Currently making her home in Baltimore – ironically, a historically segregated city – Pryor says, “Now I go to Temple and there is a big community of Black people.” It is also where she is raising Lotus, her 12-year-old daughter who identifies as Black and Jewish, and, as she points out to her mother, Italian, to honor her father’s Sephardic roots.

“She is convinced if she took a genetic test, she would show up as part Italian,” Pryor quips.

Leading and Changing the Black Jewish Conversation

Recently, Pryor added “Schusterman Fellow” to her already accomplished resume that includes comedian, actress, author, producer, playwright, activist, and dancer. The highly selective 18-month leadership development program, under the auspices of the Charles & Lynn Schusterman Foundation, Schusterman Fellows “are committed to leading the charge for change in the Jewish sector and the broader world, empowering others and tackling complex challenges.”

The fellowship, Pryor says, gives her a platform to be part of the conversation about what it means to be Black and Jewish. Extending beyond the immediate opportunity, she says, “My goal in life is to bring this multicultural voice to Judaism globally, without having to justify the fact that I am Jewish. I shouldn’t have to prove that, based on the color of my skin or if my mother was Jewish. If I identify as Jewish, I am Jewish.”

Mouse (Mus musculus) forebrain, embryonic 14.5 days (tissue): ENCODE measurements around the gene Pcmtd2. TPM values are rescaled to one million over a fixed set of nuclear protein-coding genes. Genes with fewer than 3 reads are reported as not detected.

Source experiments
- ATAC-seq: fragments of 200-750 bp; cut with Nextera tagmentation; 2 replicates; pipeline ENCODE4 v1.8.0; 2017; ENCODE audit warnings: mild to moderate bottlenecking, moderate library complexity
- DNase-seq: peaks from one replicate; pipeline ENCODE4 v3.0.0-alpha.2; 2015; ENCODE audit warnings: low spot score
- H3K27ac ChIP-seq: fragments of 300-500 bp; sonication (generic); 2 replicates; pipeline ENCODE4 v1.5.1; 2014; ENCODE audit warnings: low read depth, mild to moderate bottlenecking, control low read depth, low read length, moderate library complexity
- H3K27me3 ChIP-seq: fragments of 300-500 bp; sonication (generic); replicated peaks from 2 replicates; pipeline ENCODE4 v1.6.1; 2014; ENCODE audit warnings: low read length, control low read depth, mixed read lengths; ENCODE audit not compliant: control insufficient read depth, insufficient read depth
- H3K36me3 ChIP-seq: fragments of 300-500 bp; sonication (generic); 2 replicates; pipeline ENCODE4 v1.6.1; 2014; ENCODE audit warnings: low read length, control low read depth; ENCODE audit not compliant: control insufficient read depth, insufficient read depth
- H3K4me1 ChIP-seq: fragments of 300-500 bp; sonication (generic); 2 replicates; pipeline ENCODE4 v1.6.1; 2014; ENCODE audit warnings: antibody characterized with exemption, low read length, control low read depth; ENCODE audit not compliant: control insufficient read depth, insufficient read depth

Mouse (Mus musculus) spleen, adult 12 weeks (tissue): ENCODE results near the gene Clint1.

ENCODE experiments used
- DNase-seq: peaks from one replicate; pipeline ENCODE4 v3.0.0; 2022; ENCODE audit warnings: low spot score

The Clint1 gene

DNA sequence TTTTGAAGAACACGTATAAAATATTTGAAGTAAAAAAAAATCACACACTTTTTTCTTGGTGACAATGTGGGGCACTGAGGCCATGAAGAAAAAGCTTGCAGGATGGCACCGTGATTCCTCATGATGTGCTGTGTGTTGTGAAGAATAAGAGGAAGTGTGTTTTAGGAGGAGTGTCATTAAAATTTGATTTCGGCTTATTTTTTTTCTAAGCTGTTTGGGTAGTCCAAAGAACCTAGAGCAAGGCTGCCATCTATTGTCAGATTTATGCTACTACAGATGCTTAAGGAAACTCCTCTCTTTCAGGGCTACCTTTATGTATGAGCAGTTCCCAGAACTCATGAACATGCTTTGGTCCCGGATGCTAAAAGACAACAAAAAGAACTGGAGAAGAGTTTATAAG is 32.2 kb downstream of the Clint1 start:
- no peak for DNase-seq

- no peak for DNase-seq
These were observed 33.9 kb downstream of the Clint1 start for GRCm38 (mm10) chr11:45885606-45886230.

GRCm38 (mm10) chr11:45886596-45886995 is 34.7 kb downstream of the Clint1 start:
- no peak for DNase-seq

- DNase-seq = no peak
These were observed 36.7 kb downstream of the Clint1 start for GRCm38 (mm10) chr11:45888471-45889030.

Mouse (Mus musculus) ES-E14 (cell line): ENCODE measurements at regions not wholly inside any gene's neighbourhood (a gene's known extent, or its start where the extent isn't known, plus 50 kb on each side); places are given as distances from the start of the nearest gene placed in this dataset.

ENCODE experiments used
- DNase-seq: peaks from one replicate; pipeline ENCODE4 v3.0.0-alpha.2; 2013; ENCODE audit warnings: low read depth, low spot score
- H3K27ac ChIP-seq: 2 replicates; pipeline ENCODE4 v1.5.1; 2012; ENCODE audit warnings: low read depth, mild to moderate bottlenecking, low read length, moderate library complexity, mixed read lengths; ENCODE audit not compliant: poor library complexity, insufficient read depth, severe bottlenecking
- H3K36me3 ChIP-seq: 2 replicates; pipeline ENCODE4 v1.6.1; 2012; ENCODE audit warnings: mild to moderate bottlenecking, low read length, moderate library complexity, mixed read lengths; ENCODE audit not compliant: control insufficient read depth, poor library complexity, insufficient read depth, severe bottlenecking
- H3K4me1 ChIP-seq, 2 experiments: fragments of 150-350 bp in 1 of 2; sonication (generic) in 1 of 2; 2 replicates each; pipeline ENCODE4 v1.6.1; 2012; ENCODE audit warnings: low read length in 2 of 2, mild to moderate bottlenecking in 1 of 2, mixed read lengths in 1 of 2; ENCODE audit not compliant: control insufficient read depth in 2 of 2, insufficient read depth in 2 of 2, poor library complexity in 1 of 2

Tapping into her activism, she goes even further, explaining, “I can identify with Black Lives Matter and stand against anti-Semitism. I know how to have those conversations. Black Americans, Jewish Americans, and anti-Semitism – how do we bring each other together? How do we show up and spark a conversation and see ourselves reflected in our history and the stereotypes and the world we are living in now?”

One way is through her show. Pryor has performed “Fried Chicken and Latkes” to sold out crowds and for diverse audiences, including Federations, Jewish Community Centers, and the National Black Theatre to name just a few. The show earned her notable accolades, including the NAACP Theatre Award for Best Female Performer Equity and the Invisible Theatre’s Goldie Klein Guest Artist Award, both in 2005. The same year, she was nominated for the NAACP Best Original Playwright Equity. She believes her art, her personal experience, and her continued commitment to show up as who she is, will help to change the world.

“Is it scary to talk about racism and social injustice?” she asks. “Yes. These are scary conversations, but I am excited that they are at the forefront of our minds. It’s how we start to shift – by bringing these issues out from underneath the rocks. Hidden in the dark conversations is the light.”

Rain Pryor will virtually appear at OPTIONS, the Jewish Federation of San Diego County’s largest women’s event. For more information, visit jewishinsandiego.org/options.